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artisanal film reviews | by maryann johanson

Where Are the Women? Youth

Where Are the Women? Youth

A story all about how women are mere elements in the grand works of art that are men’s lives, often as little more than decorative objects.

BASIC REPRESENTATION SCORE: +10

+10
Is there a female character with significant screen time who grows, changes, and/or learns something over the course of the story? (for an ensemble cast, or a film with a male protagonist) [why this matters]

FEMALE AGENCY/POWER/AUTHORITY SCORE: 0

[no significant representation of women in authority]

THE MALE GAZE SCORE: -25

-5
Is a woman or women used as decorative objects/set dressing? [why this matters]
-20
Is this a major recurring visual motif? [why this matters]

GENDER/SEXUALITY SCORE: -5

-5
Is there a female character who is primarily defined by her emotional and/or sexual relationship with a man or men? [why this matters]

WILDCARD SCORE: -3

Is there anything either positive or negative in the film’s representation of women not already accounted for here? (points will vary)

There is much talk about the absent woman who is (or was) wife to the male protagonist and mother to his daughter (the female supporting character), and until the very end of the movie, we don’t know if she is dead or why she might be absent if she is alive. For all intents and purposes regarding her function in the story, however, she is a key example of the “dead mother problem.”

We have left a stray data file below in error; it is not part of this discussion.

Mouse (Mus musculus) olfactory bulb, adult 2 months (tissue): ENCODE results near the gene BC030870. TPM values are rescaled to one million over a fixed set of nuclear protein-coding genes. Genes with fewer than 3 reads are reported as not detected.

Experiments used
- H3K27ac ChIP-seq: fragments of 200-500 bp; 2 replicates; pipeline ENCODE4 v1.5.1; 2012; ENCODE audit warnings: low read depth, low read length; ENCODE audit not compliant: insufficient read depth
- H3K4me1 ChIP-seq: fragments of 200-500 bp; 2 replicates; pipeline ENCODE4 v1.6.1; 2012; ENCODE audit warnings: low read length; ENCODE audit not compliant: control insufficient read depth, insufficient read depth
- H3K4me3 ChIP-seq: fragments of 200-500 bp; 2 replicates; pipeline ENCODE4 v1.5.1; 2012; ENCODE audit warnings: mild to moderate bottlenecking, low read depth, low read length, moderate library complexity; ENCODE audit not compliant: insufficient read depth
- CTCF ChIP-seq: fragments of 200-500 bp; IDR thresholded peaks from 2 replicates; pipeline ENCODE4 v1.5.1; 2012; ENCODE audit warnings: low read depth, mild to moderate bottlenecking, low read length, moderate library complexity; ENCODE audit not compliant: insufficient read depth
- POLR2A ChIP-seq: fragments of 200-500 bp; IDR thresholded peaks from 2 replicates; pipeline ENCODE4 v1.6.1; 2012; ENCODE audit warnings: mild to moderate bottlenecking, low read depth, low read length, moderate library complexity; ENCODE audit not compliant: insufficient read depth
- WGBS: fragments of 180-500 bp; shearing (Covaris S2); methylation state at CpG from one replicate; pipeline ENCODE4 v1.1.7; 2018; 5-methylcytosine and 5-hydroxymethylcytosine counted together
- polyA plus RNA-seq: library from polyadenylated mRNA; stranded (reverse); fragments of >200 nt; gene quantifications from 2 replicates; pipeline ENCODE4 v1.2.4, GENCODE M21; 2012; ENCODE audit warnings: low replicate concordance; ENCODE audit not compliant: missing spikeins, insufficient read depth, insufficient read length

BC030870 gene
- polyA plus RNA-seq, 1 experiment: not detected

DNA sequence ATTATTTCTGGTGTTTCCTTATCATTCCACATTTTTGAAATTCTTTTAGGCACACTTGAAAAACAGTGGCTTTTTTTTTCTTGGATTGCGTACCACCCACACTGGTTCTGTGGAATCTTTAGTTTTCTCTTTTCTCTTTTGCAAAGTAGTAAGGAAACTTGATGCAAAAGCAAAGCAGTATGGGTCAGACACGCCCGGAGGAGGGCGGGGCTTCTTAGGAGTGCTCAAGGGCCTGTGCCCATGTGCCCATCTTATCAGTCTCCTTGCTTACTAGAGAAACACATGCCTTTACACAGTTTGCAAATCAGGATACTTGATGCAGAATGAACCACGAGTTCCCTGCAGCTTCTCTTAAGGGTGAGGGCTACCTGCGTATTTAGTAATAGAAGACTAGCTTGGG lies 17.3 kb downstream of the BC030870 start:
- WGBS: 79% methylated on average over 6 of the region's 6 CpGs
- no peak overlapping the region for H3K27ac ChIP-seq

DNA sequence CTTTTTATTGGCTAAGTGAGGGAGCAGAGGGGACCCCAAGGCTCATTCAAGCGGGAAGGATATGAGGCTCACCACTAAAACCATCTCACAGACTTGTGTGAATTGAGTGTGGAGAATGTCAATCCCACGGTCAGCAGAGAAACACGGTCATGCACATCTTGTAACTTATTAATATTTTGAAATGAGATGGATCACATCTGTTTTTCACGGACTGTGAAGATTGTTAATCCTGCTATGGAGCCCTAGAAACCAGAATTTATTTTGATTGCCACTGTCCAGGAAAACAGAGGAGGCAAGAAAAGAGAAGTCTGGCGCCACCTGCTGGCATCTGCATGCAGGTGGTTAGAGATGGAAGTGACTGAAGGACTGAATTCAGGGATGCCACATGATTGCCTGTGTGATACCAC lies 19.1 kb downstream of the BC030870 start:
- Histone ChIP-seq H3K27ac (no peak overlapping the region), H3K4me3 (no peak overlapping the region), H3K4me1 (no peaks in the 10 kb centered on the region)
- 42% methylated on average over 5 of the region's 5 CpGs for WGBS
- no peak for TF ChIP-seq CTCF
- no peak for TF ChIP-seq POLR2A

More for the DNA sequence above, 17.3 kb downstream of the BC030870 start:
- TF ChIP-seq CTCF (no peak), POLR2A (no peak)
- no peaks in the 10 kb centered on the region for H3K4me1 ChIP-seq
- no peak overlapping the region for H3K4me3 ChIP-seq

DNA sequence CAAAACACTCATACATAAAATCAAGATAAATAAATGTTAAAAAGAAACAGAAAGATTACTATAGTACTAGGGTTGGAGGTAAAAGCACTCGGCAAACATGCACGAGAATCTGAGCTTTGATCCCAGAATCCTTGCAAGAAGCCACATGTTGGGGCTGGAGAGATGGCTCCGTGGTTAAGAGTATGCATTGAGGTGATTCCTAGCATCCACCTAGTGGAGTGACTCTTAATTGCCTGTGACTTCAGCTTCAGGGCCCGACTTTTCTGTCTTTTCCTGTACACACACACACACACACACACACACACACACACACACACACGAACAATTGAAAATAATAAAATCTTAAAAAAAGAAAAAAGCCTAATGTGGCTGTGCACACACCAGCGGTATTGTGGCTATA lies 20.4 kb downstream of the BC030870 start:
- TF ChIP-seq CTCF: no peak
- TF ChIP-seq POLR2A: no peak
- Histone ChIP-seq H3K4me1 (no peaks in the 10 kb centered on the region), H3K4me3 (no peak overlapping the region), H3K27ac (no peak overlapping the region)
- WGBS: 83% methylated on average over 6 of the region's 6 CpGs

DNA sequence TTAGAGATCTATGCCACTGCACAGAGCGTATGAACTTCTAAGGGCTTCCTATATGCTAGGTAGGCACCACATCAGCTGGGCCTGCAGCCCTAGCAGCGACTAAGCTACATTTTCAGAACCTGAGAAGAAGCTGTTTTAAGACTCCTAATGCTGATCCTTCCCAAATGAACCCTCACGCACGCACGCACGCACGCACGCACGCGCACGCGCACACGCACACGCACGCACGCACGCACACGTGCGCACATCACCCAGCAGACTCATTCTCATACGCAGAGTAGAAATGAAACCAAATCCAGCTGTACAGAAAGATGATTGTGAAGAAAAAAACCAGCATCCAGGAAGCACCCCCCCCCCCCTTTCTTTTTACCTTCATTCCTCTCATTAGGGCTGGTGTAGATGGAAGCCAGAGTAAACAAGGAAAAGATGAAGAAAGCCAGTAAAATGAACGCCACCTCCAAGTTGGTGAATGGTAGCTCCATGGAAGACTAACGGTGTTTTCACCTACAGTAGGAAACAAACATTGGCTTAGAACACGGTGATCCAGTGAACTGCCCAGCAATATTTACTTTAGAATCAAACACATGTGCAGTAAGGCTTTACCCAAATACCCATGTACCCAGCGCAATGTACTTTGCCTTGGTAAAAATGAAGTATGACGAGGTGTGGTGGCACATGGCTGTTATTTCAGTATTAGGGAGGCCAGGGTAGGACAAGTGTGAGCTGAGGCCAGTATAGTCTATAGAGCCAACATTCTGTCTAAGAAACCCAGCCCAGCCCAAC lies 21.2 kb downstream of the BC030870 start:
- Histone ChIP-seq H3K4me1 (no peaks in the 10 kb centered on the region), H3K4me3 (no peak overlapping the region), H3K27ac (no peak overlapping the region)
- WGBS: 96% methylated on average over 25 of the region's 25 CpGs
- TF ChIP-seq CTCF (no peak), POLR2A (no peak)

TOTAL SCORE: -23

IS THE FILM’S DIRECTOR FEMALE? No (does not impact scoring)

IS THE FILM’S SCREENWRITER FEMALE? No (does not impact scoring)

BOTTOM LINE: I can’t decide which is the better example of the film’s treatment of women as little more than decorative objects, one that often mistakes dehumanization for celebration. Is it the shots of random employees at a luxury spa getting ready for work featuring women in their locker room in their underwear, while the men in their locker room are in lab coats? Or is it how the camera lingers on a fully nude “Miss Universe” as the two elderly male protagonists defend staring lasciviously at her as “the last great idyll of [their] lives”? There are, of course, no elderly women who feel they deserve to stare at handsome young men as a way to feel young again: this is a story that is all about how women are mere elements in the grand works of art that are men’s lives.


Click here for the ongoing ranking of 2015’s films for female representation.

Click here for the ranking of 2015’s Oscar-nominated films for female representation.

NOTE: This is not a “review” of Youth! It is simply an examination of how well or how poorly it represents women. (A movie that represents women well can still be a terrible film; a movie that represents women poorly can still be a great film.) See my rating of Youth.

See the full rating criteria. (Criteria that do not apply to this film have been deleted in this rating for maximum readability.)


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  • Jurgan

    Enough with movies about how tough it is for old white male artists. #firstworldproblems

  • RogerBW

    And the literary novel version, in which an ageing male author finds that no-strings sex with a young pretty woman who thinks the sun shines out of him is just what he needs to start being inspired to write again.

  • bronxbee

    what happened to the older woman character who was supposed to be the great love of the keitel character’s life?

  • I’m not sure who that is. Do you mean Jane Fonda? She plays an actress that he wants to cast in the new movie he’s writing. Is that who you’re thinking of?

  • bronxbee

    yes, but i only got that from the commercials and i think a piece on movies that was on some high cable channel.

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